Then where was God when we needed Him on September 11? The same place He was on that fateful Friday—mantled in the darkness of Calvary, standing beside His Son as He died feeling all alone. He was wrapped in choking darkness, as were the thousands who perished on September 11. Only, they did not die alone. For beside them the same brokenhearted Father of Calvary stood in the mantled dust and exploding fire of September 11’s diabolical attacks. Calvary tells us that God ever stands beside the victim.
But so committed is God to our human freedom of choice that He allows our choices—in this case, the free choices of a small band of evil men—to be carried out, sometimes (as it was this time) to their destructive and tragic ends. Of course God could make every human a robot that could only obey His orders. But automatons cannot love Him back. And the heart of infinite love thirsts for love in return.
And so He must grant us not only the right to say Yes to Him, but also the right to say No.
And as a consequence on September 11 a band of men said No to Him. And months later America still suffers and still mourns. Just as God the Father mourned beside the cross of His dying Son, who Himself perished to secure the right for every human heart to say Yes to the Saviour and No to the diabolical terrorist Lucifer.
Let us not lay the charges for that awful Tuesday in September at the feet of the God of Good Friday. For those feet today are still nail-scarred—the very nail-scarred feet that came striding out of the tomb on Sunday, thus forever granting God the right to have the last word. And He will! For Earth’s suffering inhabitants, God will yet have the last word. Sooner perhaps than we ever thought before September 11. The return of Calvary’s victor—the second coming of Jesus Christ—may be sooner now than we ever realized before!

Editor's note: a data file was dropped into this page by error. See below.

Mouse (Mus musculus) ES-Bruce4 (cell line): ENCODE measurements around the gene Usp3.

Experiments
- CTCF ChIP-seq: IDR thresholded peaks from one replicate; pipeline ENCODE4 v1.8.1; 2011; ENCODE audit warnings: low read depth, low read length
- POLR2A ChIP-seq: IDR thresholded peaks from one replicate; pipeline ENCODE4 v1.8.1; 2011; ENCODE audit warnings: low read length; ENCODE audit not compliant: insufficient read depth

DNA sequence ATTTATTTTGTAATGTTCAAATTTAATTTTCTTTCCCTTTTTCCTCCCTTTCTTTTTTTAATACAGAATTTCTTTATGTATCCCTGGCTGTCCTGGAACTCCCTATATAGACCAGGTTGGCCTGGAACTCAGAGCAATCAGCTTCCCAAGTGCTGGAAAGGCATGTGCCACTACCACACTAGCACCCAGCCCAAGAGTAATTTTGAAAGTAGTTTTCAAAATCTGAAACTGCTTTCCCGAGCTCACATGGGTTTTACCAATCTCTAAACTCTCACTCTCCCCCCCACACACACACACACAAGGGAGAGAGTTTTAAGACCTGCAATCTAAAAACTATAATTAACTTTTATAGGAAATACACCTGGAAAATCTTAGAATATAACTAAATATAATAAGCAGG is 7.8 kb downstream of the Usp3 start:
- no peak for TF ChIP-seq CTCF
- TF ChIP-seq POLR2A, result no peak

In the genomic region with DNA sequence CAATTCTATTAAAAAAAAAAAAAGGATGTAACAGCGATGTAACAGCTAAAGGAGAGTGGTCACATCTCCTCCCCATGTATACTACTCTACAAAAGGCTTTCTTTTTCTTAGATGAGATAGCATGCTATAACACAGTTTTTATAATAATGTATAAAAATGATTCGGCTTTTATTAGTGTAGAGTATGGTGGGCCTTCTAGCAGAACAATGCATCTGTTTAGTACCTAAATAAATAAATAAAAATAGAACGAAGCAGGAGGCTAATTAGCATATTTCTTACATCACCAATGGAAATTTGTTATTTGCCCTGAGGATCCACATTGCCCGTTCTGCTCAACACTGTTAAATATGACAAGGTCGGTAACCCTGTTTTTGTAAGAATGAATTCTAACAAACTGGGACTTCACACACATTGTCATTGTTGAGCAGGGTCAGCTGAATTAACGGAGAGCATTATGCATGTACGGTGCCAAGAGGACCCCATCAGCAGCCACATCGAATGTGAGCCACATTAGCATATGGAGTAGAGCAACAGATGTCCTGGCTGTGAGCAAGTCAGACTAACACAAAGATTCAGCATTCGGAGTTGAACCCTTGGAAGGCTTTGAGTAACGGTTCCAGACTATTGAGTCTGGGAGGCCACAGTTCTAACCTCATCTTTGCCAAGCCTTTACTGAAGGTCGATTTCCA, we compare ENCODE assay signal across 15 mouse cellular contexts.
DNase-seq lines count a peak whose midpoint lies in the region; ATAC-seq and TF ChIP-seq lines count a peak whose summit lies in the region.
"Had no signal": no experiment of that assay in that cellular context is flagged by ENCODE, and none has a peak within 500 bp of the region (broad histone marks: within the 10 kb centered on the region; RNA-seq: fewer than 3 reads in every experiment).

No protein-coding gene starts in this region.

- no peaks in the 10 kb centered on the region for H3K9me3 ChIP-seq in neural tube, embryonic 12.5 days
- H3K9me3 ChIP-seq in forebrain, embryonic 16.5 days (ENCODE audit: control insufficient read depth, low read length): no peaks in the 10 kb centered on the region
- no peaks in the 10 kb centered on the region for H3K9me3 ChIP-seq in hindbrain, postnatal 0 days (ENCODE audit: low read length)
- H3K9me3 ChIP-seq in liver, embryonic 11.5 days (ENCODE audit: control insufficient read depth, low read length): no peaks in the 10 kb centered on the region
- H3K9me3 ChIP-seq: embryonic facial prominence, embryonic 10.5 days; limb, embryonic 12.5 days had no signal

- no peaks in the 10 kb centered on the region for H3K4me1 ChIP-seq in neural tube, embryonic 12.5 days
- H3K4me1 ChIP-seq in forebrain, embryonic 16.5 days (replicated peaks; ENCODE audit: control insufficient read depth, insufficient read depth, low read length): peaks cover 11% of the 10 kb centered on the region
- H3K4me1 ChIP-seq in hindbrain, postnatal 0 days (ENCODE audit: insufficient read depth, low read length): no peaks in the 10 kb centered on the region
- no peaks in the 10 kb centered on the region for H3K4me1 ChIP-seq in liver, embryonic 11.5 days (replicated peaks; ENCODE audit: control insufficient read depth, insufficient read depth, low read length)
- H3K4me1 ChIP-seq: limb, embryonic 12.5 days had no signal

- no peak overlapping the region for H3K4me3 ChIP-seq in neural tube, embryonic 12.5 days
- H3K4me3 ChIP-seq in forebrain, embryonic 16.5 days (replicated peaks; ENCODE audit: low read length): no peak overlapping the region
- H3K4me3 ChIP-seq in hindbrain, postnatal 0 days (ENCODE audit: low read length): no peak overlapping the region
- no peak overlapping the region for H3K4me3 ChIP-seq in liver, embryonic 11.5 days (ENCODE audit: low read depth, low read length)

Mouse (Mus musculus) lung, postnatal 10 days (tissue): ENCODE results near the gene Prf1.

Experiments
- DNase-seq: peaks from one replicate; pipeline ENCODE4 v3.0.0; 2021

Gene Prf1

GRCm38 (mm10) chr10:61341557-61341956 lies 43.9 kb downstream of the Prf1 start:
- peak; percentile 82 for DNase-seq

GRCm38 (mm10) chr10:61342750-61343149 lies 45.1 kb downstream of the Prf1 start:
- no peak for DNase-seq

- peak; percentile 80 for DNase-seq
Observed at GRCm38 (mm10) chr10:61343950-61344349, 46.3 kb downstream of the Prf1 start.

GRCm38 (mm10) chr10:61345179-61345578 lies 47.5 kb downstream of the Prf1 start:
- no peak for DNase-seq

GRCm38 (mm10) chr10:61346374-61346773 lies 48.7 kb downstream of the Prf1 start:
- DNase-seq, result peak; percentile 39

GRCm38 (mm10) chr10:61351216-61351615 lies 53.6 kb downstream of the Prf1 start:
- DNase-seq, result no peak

But let us return for one more moment to Isaiah’s words. The New Living Translation ends Isaiah 26:9 in this way: For only when Your judgments are in the earth “will people turn from wickedness and do what is right.” Because there come desperate times when it takes something catastrophic to get our attention and warn of an even greater destruction impending. Even as it was for the Chinese villagers in the valley below.
Could it be that we, too—and I’m not thinking about America right now, rather I wonder about you and me—could it be that we, too, play and study and labor utterly oblivious to the impending disaster that is about to come upon this Earth? Could it be that on the distant horizon there is an approaching and potentially imminent cataclysm that will destroy all the Earth—an impending catastrophe that today can only be seen by the One who from His divine heights knows and sees all? Could it be then what we hear—I think of you and me now—above the din and noise of this terrible calamity is the crying, pleading voice of One who desperately seeks to get our attention, to awaken us from our oblivious stupor, to warn us of an impending end? One who essentially has had to set His own house on fire in order to get our attention?